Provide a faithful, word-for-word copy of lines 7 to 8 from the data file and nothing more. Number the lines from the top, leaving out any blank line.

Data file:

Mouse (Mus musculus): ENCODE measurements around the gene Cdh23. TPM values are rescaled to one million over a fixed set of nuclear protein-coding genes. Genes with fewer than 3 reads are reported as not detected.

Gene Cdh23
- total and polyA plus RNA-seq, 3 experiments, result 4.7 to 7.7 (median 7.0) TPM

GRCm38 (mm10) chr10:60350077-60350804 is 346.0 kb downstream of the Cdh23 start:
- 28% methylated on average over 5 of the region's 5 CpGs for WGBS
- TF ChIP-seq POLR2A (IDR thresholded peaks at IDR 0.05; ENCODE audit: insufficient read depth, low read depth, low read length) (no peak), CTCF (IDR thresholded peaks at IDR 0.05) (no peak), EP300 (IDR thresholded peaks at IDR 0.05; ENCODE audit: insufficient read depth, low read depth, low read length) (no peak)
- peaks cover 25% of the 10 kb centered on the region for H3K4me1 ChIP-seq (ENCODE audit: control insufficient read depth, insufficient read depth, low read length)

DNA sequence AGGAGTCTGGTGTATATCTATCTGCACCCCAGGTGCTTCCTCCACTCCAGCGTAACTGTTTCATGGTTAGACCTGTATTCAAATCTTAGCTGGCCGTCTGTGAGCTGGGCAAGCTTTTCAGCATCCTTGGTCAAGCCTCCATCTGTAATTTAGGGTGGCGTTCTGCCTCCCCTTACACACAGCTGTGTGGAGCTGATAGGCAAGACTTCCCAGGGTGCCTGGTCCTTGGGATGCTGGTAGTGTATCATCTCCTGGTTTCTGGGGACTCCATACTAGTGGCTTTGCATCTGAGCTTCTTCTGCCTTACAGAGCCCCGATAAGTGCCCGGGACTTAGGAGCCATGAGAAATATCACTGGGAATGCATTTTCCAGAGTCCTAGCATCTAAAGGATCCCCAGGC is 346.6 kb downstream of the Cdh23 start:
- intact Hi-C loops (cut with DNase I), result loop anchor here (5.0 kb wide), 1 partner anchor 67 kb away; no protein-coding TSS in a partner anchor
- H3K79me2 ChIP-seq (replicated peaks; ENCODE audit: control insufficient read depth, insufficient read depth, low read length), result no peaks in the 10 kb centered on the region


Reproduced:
- peaks cover 25% of the 10 kb centered on the region for H3K4me1 ChIP-seq (ENCODE audit: control insufficient read depth, insufficient read depth, low read length)

DNA sequence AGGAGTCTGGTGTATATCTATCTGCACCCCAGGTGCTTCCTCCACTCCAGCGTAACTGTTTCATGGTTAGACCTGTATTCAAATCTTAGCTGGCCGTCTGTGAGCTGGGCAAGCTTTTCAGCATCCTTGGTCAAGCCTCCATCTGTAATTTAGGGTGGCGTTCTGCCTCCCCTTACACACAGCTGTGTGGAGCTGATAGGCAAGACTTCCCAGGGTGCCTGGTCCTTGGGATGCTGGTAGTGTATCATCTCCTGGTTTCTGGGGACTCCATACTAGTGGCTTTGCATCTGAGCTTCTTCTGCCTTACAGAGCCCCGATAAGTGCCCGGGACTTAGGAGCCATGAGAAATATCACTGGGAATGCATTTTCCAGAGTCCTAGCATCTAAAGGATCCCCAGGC is 346.6 kb downstream of the Cdh23 start: